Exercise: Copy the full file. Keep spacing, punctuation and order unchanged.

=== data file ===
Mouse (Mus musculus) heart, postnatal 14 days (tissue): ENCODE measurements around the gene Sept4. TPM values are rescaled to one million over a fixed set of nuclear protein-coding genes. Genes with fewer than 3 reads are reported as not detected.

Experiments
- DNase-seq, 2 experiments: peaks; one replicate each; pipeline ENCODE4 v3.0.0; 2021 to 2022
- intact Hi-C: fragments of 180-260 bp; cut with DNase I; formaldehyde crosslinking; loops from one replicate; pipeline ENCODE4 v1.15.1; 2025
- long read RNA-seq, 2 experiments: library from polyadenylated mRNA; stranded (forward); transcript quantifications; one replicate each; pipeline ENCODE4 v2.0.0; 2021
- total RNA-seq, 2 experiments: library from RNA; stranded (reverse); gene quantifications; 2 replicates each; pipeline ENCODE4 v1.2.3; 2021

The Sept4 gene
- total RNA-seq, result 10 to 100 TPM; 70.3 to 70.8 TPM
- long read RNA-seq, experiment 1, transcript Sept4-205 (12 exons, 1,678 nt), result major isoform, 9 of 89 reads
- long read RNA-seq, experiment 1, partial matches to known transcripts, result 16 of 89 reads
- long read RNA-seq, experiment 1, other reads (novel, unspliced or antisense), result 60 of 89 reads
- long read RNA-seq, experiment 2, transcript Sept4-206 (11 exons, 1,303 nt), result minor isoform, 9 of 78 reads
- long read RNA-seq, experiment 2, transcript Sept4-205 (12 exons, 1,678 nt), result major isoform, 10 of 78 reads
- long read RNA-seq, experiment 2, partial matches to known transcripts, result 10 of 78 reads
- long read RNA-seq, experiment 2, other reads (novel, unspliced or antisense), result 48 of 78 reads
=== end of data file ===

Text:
Mouse (Mus musculus) heart, postnatal 14 days (tissue): ENCODE measurements around the gene Sept4. TPM values are rescaled to one million over a fixed set of nuclear protein-coding genes. Genes with fewer than 3 reads are reported as not detected.

Experiments
- DNase-seq, 2 experiments: peaks; one replicate each; pipeline ENCODE4 v3.0.0; 2021 to 2022
- intact Hi-C: fragments of 180-260 bp; cut with DNase I; formaldehyde crosslinking; loops from one replicate; pipeline ENCODE4 v1.15.1; 2025
- long read RNA-seq, 2 experiments: library from polyadenylated mRNA; stranded (forward); transcript quantifications; one replicate each; pipeline ENCODE4 v2.0.0; 2021
- total RNA-seq, 2 experiments: library from RNA; stranded (reverse); gene quantifications; 2 replicates each; pipeline ENCODE4 v1.2.3; 2021

The Sept4 gene
- total RNA-seq, result 10 to 100 TPM; 70.3 to 70.8 TPM
- long read RNA-seq, experiment 1, transcript Sept4-205 (12 exons, 1,678 nt), result major isoform, 9 of 89 reads
- long read RNA-seq, experiment 1, partial matches to known transcripts, result 16 of 89 reads
- long read RNA-seq, experiment 1, other reads (novel, unspliced or antisense), result 60 of 89 reads
- long read RNA-seq, experiment 2, transcript Sept4-206 (11 exons, 1,303 nt), result minor isoform, 9 of 78 reads
- long read RNA-seq, experiment 2, transcript Sept4-205 (12 exons, 1,678 nt), result major isoform, 10 of 78 reads
- long read RNA-seq, experiment 2, partial matches to known transcripts, result 10 of 78 reads
- long read RNA-seq, experiment 2, other reads (novel, unspliced or antisense), result 48 of 78 reads